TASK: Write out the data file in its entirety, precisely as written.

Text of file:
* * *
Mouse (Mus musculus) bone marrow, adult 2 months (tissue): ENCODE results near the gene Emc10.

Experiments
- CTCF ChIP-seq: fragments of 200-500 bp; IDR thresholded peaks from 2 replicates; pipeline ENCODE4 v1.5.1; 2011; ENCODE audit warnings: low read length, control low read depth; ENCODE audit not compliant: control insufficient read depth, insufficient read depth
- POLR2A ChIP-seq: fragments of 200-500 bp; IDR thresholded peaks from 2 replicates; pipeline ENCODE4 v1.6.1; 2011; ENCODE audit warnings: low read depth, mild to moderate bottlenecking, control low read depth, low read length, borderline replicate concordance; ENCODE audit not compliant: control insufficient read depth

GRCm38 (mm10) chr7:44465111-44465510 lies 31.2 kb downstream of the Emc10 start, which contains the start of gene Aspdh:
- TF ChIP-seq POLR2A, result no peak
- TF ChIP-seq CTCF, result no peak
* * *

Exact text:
Mouse (Mus musculus) bone marrow, adult 2 months (tissue): ENCODE results near the gene Emc10.

Experiments
- CTCF ChIP-seq: fragments of 200-500 bp; IDR thresholded peaks from 2 replicates; pipeline ENCODE4 v1.5.1; 2011; ENCODE audit warnings: low read length, control low read depth; ENCODE audit not compliant: control insufficient read depth, insufficient read depth
- POLR2A ChIP-seq: fragments of 200-500 bp; IDR thresholded peaks from 2 replicates; pipeline ENCODE4 v1.6.1; 2011; ENCODE audit warnings: low read depth, mild to moderate bottlenecking, control low read depth, low read length, borderline replicate concordance; ENCODE audit not compliant: control insufficient read depth

GRCm38 (mm10) chr7:44465111-44465510 lies 31.2 kb downstream of the Emc10 start, which contains the start of gene Aspdh:
- TF ChIP-seq POLR2A, result no peak
- TF ChIP-seq CTCF, result no peak